Author Archives: Brian Honermann

11.25.15

Public Health Emergency Preparedness in Action: The Medical Response to the November Paris Terror Attacks

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On November 13, Paris experienced the worst terrorist attack in the city’s history. In coordinated attacks across the city, terrorists detonated suicide vests and gunned down concertgoers. In the end 130 people were killed and more than 350 wounded—many seriously. Mass casualty, multi-site terror attacks pose an extraordinary challenge to health system capacity. An influx […]

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09.25.15

Behind Recent Drug Price Gouging, a Bad CEO and an Even Worse Legal System

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It’s been a rough week for bad executives. Volkwagen’s CEO, Martin Winterkorn, resigned after investigators discovered that the carmaker had installed software that allowed its vehicles to pass emissions tests, while during normal operation they spewed out pollutants far beyond legal limits. Another executive received a 28-year prison sentence for deliberately shipping tainted peanut butter […]

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08.13.15

Remembering Dr. Frances Oldham Kelsey, the Regulator Who Saved a Generation of American Children

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In the late 1950s, a new over-the-counter sedative, thalidomide was introduced in Germany. At the time, it was the only non-barbiturate sedative on the market and it was marketed as an extraordinarily safe sleeping aid. The drug company “advertised their product as ‘completely safe’ for everyone, including mother and child, ‘even during pregnancy,’ as its […]

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07.17.15

Can Biohacking Solve the Global Insulin Shortage?

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For many diabetics, access to insulin can mean the difference between life and death. However, this vital product is often exorbitantly expensive, particularly for those living in low- and middle-income countries. As a result, many needlessly suffer and die from a manageable disease. One study estimates that the global prevalence of diabetes will rise from […]

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06.05.15

What We Know (and Don't Know) About the South Korean MERS-CoV Outbreak

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Middle East Respiratory Syndrome Coronavirus (MERS-CoV) has been circulating since at least April 2012. Since then it has been confined largely to the Middle East (with some notable exceptions). The two weeks have seen the largest outbreak of the disease outside of the region, with at least 41 MERS-CoV cases and 4 deaths in South […]

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05.08.15

How to Follow the 2015 World Health Assembly

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Author’s Note: Since this was published, the World Health Organization has announced that, for the first time in its history, the deliberations of the Plenary, Committee A and Committee B will be webcast and available to the general public. Live webcasts can be viewed here. In 10 days, delegates from World Health Organization member states will gather to […]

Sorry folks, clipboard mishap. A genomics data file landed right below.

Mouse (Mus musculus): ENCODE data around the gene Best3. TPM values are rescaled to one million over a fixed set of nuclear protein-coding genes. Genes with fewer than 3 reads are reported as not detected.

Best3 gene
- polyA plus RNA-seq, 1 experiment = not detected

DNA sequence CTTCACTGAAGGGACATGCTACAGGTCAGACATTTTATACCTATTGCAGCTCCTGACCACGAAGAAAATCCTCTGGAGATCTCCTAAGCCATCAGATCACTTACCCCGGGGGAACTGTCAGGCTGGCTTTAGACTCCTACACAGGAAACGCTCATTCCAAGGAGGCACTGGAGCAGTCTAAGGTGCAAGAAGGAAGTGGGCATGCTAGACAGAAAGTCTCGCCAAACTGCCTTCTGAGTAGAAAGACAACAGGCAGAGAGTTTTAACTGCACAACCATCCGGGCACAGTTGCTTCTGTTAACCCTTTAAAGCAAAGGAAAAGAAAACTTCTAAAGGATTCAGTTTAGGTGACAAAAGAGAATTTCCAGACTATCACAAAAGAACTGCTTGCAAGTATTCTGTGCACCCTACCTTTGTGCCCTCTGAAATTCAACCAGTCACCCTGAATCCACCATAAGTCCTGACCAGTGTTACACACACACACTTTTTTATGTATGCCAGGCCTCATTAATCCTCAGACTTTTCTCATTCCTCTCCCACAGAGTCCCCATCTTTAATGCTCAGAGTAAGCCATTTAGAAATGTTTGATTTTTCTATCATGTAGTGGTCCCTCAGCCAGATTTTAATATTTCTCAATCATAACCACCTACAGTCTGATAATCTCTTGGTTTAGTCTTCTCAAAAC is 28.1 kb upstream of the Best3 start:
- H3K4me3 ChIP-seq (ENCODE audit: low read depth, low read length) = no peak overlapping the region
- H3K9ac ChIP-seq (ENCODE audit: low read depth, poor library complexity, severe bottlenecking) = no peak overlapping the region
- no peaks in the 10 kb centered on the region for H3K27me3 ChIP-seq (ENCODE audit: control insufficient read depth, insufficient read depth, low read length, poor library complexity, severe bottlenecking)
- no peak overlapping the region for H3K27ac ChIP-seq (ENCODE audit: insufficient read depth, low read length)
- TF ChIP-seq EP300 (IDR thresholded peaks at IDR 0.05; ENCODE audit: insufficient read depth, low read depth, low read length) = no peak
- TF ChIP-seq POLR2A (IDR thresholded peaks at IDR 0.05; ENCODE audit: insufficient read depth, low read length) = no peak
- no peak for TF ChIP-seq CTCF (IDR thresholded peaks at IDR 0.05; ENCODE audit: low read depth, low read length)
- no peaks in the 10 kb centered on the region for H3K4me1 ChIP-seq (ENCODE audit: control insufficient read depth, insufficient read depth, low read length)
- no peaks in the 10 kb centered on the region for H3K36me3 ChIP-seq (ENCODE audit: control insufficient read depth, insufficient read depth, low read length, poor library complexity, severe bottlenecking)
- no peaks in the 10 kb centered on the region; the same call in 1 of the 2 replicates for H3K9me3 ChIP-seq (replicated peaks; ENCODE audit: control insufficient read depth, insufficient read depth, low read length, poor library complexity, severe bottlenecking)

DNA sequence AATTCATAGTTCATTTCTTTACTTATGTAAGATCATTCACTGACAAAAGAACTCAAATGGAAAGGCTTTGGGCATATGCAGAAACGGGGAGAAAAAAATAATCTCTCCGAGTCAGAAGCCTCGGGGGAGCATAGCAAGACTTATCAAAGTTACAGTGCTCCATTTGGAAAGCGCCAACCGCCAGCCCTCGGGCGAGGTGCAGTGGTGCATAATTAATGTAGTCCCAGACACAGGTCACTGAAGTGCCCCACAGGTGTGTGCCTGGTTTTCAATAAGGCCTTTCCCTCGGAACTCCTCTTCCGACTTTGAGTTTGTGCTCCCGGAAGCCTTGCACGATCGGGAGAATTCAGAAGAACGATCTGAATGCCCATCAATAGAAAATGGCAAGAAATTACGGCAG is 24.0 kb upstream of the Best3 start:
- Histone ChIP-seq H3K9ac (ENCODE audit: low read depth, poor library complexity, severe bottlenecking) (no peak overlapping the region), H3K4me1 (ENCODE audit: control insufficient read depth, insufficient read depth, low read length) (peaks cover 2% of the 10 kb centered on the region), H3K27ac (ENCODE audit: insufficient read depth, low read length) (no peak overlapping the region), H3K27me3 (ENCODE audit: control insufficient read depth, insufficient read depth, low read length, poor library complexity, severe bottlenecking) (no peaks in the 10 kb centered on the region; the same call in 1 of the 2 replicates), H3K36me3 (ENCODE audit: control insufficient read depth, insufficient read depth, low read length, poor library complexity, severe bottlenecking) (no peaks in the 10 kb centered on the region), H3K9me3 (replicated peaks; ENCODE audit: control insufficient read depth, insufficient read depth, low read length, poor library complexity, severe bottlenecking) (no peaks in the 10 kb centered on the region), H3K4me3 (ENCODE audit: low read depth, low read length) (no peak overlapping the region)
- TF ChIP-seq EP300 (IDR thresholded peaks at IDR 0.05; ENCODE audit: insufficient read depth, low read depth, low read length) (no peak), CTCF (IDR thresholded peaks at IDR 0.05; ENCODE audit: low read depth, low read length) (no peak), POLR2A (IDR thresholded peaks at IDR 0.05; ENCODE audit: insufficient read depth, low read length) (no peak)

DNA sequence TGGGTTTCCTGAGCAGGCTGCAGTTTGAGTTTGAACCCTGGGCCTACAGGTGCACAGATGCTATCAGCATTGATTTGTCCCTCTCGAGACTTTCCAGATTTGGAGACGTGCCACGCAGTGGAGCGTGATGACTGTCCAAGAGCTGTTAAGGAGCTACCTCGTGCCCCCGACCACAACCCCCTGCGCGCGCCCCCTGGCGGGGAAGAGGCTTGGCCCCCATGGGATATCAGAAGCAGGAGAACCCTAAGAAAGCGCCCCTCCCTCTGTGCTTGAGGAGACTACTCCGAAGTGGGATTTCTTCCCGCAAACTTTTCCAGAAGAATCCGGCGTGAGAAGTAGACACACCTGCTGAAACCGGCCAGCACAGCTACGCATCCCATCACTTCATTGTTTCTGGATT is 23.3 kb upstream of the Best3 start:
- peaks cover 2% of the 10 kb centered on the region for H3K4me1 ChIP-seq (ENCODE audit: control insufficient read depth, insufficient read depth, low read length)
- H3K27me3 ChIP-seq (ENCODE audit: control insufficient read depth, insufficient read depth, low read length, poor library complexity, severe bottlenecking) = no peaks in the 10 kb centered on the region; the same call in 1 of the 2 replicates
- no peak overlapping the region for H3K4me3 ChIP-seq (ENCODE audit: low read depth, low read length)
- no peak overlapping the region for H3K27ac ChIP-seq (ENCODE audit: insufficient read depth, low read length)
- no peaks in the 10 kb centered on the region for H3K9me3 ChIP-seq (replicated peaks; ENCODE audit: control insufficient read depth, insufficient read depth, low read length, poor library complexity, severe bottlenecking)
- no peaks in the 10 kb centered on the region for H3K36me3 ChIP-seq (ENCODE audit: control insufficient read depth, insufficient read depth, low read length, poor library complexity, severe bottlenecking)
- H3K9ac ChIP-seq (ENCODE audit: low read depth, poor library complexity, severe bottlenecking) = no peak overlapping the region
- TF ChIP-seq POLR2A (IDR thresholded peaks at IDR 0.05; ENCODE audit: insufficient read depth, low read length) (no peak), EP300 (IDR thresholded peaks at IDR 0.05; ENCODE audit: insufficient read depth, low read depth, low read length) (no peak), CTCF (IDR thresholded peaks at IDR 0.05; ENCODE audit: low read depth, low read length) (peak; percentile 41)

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04.10.15

What I’ve Been Reading: Infectious Disease

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Looking back over the public health books I’ve read in the last few months, I realized a noticeable slant towards infectious disease. In this post I will share some of my favorite reads from the past 6 months or so. These range from a page-turning beach read (The Demon in the Freezer) to a classic work […]

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03.20.15

Injecting Compassion into the Vaccine Debate

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As a child I was surrounded by vaccine resisters. Nearly everyone I knew was vociferously opposed to the practice. We were particularly galled by the mandatory nature of vaccination—it seemed beyond the pale that such an invasive and traumatic procedure would be conducted without our consent. There was one ringleader in particular who spurred on […]

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02.26.15

An "Epidemic Within an Outbreak:" The Mental Health Consequences of Infectious Disease Epidemics

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  Most infectious disease epidemics target the body, and thus epidemic response focuses on preventing the spread of infection and attempting to heal those who have become ill. However, even where pathogenesis disregards the brain, an epidemic can still sicken the mind. A silent epidemic of mental illness often accompanies outbreaks of infectious disease. Here […]

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12.18.14

The Public Health Implications of Normalized U.S.-Cuba Relations

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Many thanks to Sarah Roache, O’Neill Institute Law Fellow, for her invaluable insights into legal interventions to prevent NCDs. In January 1959, after half a decade of armed revolution, Fidel Castro’s 26th of July Movement took control of Cuba from Fulgencio Batista, a president with increasingly dictatorial tendencies. Relations between the United States and Castro’s […]

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The views reflected in this blog are those of the individual authors and do not necessarily represent those of the O’Neill Institute for National and Global Health Law or Georgetown University. This blog is solely informational in nature, and not intended as a substitute for competent legal advice from a licensed and retained attorney in your state or country.

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